At the same time, the Supreme Constitutional Court sent out a clear signal that it would not bow to Morsi's wish, saying after an emergency meeting Monday that its June 14 ruling to invalidate the Islamist-dominated parliament was final.
"Morsi's move sets the stage for a potentially very serious political and constitutional crisis," said Michael W. Hanna, an expert on Egypt from the New York-based Century Foundation.
Morsi's spokesman, Yasser Ali, insisted the president's decision to reconvene the 508-seat chamber Tuesday was an "assertion of the popular will."
His presidential decree also calls for new parliamentary elections after a new constitution is adopted, something that is not expected before the end of the year - in effect according legitimacy to a legislature the country's highest court ruled to be invalid.
In its ruling last month, the court determined that a third of parliament's members were illegally elected under a law that allowed candidates from political parties to compete for seats that had been set aside for independents. Based on that verdict, the then-ruling military disbanded the house, in which Islamists controlled more than 70 percent of the seats.
In the days that followed, the generals pushed through a series of decrees that gave themselves legislative powers, as well as control over the drafting of a new constitution and the national budget. It also stripped Morsi of significant presidential powers.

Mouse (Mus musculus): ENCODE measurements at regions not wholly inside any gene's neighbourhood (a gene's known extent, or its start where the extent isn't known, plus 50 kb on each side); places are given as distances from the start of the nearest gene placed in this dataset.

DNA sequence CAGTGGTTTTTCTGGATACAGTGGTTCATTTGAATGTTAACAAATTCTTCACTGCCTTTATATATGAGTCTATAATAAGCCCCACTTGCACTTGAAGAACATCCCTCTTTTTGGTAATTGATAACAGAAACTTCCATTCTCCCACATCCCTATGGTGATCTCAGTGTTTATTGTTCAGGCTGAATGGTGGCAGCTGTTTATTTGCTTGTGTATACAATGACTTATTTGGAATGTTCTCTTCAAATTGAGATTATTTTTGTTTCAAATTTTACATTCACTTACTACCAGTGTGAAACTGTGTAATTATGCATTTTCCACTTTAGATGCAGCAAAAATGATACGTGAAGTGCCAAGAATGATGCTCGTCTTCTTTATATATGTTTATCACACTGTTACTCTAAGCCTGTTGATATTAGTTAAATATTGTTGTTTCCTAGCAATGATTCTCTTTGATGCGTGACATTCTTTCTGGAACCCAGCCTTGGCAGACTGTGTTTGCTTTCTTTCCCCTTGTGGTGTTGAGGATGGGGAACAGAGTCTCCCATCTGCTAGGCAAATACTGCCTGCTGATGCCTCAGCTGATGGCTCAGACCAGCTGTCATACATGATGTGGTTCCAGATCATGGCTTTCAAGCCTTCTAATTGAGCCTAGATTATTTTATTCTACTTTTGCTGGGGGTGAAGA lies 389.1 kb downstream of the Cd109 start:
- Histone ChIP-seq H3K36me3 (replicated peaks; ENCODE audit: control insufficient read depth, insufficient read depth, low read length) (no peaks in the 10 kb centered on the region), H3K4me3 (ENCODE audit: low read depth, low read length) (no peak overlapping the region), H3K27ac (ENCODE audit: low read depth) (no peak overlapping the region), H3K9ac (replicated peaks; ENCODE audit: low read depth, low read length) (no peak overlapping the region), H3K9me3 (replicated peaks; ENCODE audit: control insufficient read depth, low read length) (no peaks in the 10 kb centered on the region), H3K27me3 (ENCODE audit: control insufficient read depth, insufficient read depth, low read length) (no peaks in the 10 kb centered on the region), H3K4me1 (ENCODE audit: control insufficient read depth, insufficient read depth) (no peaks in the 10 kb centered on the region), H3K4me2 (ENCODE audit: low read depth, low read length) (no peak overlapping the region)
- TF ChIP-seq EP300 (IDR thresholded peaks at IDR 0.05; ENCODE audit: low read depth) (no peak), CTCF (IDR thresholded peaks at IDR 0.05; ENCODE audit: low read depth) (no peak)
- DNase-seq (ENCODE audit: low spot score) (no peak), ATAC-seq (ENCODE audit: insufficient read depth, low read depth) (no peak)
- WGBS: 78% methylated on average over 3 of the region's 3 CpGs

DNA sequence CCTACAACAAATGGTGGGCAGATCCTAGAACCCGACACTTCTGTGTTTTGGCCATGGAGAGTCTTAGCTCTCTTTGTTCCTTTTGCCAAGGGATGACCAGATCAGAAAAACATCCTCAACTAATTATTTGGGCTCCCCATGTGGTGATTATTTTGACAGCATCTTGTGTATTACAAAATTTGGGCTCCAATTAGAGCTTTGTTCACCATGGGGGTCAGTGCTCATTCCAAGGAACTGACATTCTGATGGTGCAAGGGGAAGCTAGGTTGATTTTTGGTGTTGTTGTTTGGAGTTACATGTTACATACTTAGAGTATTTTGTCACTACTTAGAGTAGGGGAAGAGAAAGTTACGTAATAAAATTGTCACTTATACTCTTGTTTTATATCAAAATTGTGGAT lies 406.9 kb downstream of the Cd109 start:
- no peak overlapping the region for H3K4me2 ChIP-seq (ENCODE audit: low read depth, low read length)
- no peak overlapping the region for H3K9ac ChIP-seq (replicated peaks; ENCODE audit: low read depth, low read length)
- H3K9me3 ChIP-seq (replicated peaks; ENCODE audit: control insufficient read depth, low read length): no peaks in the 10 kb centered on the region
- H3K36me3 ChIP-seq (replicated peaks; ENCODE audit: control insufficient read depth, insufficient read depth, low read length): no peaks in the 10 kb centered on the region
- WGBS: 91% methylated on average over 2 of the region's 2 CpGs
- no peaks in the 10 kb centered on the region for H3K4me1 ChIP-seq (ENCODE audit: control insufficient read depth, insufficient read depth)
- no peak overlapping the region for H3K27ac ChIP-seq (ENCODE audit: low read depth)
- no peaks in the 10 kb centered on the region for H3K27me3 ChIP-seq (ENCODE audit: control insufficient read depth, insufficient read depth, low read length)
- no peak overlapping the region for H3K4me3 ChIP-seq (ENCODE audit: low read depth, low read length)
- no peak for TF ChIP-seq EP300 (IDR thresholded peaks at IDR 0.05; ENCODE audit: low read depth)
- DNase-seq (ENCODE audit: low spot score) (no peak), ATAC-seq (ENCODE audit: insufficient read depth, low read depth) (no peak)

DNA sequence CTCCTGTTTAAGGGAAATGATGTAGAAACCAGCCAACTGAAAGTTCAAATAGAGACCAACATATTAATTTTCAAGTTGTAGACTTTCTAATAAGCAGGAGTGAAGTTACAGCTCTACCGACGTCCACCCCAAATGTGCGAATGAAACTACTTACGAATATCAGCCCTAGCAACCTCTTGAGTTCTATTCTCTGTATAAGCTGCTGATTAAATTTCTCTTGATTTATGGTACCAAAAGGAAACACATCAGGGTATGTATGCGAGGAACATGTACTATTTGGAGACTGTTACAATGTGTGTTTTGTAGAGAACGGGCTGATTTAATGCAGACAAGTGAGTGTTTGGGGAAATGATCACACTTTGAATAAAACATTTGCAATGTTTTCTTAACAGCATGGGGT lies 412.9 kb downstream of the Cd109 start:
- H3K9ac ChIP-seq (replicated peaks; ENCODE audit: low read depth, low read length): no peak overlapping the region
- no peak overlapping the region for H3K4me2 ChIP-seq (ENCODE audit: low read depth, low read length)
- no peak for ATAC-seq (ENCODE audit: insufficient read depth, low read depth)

The high court was to rule Tuesday - the same day parliament was set to reconvene - on three cases questioning the legality of the president's order.
The dispute over the fate of parliament has divided the nation just as Egyptians were looking forward to a semblance of stability after the tumult of the 17 months since the ouster of longtime authoritarian ruler Hosni Mubarak. Egypt has seen a dramatic surge in crime, deadly street protests, a faltering economy, and seemingly nonstop strikes, sit-ins, and demonstrations.
Some of the youth groups who engineered the uprising that toppled Mubarak sided with Morsi, viewing his move as an attempt to curtail the military's powers. Others saw it as another bid by Morsi's Muslim Brotherhood to pursue its own interests rather than the nation's.
"Morsi's decision is going to give us a huge problem," predicted Hesham el-Kashef, a 23-year-old lawyer and rights activist. "He is drowning us in legal problems and it is all for the sake of the Brotherhood."
Many liberal lawmakers said they would either boycott Tuesday's session or wait for the constitutional court's ruling on Morsi's decree before they decided.
"How can we go and attend in violation of a court ruling?" said Imad Gad, a liberal lawmaker. "There must be respect for the law and for state institutions."
Morsi also received harsh criticism from the country's judiciary.
Ahmed el-Zind, the head of the powerful association of judges, gave Morsi a 36-hour ultimatum to rescind his decision and offer an apology to judges or face what he called "harsher" options.
Parliament remained under police guard, though it was unlikely the security forces would try to prevent lawmakers from entering the central Cairo building Tuesday, unless the supreme court declares Morsi's decree unconstitutional before the session starts.